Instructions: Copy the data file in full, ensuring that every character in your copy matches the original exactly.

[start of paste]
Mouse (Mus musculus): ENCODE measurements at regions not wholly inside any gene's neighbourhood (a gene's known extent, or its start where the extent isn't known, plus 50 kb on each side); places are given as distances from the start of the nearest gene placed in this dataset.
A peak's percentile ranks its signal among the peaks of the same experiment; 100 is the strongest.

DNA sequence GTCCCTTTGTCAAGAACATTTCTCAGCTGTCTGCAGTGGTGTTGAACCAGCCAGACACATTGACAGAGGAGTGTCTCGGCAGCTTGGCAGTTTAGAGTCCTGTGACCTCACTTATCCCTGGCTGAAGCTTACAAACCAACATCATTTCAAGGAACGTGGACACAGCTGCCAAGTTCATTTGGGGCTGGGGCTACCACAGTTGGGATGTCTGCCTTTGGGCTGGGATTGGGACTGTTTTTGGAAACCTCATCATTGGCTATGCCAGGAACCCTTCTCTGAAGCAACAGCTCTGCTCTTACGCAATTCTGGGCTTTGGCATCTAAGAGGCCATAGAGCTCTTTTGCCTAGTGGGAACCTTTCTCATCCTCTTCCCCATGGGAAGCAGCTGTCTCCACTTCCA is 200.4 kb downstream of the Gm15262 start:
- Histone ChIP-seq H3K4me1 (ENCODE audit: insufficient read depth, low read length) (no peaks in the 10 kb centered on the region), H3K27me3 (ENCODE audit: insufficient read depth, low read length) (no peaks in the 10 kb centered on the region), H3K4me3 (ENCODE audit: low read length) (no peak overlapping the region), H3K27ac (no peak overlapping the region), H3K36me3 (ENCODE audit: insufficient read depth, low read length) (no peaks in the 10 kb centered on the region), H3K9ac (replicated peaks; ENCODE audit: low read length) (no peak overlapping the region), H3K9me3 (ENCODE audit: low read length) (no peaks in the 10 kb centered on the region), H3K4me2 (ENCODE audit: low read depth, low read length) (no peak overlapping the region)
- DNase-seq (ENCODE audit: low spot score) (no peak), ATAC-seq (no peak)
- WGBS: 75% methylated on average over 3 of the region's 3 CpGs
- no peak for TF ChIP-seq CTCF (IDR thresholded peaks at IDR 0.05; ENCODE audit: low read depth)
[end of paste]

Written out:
Mouse (Mus musculus): ENCODE measurements at regions not wholly inside any gene's neighbourhood (a gene's known extent, or its start where the extent isn't known, plus 50 kb on each side); places are given as distances from the start of the nearest gene placed in this dataset.
A peak's percentile ranks its signal among the peaks of the same experiment; 100 is the strongest.

DNA sequence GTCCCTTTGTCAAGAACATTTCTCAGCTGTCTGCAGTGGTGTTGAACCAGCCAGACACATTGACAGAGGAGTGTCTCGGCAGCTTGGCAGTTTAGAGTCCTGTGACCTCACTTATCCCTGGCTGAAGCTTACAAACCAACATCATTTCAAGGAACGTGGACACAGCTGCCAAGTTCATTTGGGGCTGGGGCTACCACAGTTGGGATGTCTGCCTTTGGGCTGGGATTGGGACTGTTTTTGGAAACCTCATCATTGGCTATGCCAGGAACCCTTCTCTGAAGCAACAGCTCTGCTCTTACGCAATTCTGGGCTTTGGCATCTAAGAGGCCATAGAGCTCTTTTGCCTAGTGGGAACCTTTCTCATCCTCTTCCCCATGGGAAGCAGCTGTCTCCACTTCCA is 200.4 kb downstream of the Gm15262 start:
- Histone ChIP-seq H3K4me1 (ENCODE audit: insufficient read depth, low read length) (no peaks in the 10 kb centered on the region), H3K27me3 (ENCODE audit: insufficient read depth, low read length) (no peaks in the 10 kb centered on the region), H3K4me3 (ENCODE audit: low read length) (no peak overlapping the region), H3K27ac (no peak overlapping the region), H3K36me3 (ENCODE audit: insufficient read depth, low read length) (no peaks in the 10 kb centered on the region), H3K9ac (replicated peaks; ENCODE audit: low read length) (no peak overlapping the region), H3K9me3 (ENCODE audit: low read length) (no peaks in the 10 kb centered on the region), H3K4me2 (ENCODE audit: low read depth, low read length) (no peak overlapping the region)
- DNase-seq (ENCODE audit: low spot score) (no peak), ATAC-seq (no peak)
- WGBS: 75% methylated on average over 3 of the region's 3 CpGs
- no peak for TF ChIP-seq CTCF (IDR thresholded peaks at IDR 0.05; ENCODE audit: low read depth)